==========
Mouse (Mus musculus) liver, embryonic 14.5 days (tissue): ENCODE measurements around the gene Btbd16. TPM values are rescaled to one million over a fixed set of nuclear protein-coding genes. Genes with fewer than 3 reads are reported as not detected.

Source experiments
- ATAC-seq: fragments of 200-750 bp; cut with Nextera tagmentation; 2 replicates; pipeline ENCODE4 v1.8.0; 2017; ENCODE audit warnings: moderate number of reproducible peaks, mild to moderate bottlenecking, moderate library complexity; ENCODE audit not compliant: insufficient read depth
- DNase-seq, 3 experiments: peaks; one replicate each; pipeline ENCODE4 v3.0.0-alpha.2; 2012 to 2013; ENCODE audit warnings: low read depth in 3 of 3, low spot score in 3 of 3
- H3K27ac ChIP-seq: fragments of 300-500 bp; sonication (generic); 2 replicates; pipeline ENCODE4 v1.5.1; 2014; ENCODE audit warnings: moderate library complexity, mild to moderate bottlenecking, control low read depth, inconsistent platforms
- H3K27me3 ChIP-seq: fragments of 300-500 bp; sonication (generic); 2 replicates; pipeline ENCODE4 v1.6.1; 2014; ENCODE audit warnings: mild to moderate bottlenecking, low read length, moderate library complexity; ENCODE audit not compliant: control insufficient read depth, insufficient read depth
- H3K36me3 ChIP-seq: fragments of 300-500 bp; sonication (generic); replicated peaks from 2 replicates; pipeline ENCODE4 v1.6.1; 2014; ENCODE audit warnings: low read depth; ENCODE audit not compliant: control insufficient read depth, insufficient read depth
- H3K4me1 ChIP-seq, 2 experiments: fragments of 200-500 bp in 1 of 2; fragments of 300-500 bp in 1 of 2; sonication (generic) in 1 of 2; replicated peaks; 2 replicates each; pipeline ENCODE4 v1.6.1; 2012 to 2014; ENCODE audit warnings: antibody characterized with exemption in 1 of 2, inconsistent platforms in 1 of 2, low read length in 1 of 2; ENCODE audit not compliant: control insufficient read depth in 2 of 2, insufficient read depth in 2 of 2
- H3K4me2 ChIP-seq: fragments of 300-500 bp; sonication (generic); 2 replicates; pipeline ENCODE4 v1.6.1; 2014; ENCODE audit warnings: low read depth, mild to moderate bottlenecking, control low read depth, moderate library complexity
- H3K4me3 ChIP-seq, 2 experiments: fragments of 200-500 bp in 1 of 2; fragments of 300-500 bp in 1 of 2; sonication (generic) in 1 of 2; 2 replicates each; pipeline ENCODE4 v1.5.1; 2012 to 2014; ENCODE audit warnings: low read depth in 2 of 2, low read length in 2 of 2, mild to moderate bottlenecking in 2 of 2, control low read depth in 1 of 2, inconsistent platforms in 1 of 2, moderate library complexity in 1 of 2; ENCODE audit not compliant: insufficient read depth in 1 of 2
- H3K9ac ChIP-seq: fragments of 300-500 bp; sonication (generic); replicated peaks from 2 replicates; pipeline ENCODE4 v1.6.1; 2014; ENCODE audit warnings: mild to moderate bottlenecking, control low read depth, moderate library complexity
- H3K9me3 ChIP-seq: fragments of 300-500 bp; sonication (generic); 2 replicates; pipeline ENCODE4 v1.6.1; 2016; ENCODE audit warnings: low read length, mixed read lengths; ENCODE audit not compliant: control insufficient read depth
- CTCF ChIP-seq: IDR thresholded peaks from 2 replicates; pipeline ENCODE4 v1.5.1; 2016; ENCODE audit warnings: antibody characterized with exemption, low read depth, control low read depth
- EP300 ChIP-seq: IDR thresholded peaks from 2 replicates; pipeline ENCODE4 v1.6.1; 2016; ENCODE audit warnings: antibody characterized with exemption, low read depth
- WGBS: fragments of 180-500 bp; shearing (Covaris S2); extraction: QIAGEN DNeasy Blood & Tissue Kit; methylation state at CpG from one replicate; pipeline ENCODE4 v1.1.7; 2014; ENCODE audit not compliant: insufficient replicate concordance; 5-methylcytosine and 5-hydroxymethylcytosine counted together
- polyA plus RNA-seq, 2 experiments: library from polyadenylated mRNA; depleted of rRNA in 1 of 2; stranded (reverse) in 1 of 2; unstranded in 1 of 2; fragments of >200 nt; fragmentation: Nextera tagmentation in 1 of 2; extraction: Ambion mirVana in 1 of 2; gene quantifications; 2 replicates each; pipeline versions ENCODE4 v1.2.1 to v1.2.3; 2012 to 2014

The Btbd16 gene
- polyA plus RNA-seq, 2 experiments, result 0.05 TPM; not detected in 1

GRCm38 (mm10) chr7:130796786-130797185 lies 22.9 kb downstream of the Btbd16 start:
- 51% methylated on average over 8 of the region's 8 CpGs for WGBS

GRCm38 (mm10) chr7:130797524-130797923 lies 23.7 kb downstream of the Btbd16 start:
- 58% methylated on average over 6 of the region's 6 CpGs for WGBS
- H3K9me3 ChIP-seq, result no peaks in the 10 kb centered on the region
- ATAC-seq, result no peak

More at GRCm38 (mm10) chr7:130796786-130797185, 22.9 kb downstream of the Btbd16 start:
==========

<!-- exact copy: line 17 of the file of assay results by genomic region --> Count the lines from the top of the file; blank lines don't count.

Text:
The Btbd16 gene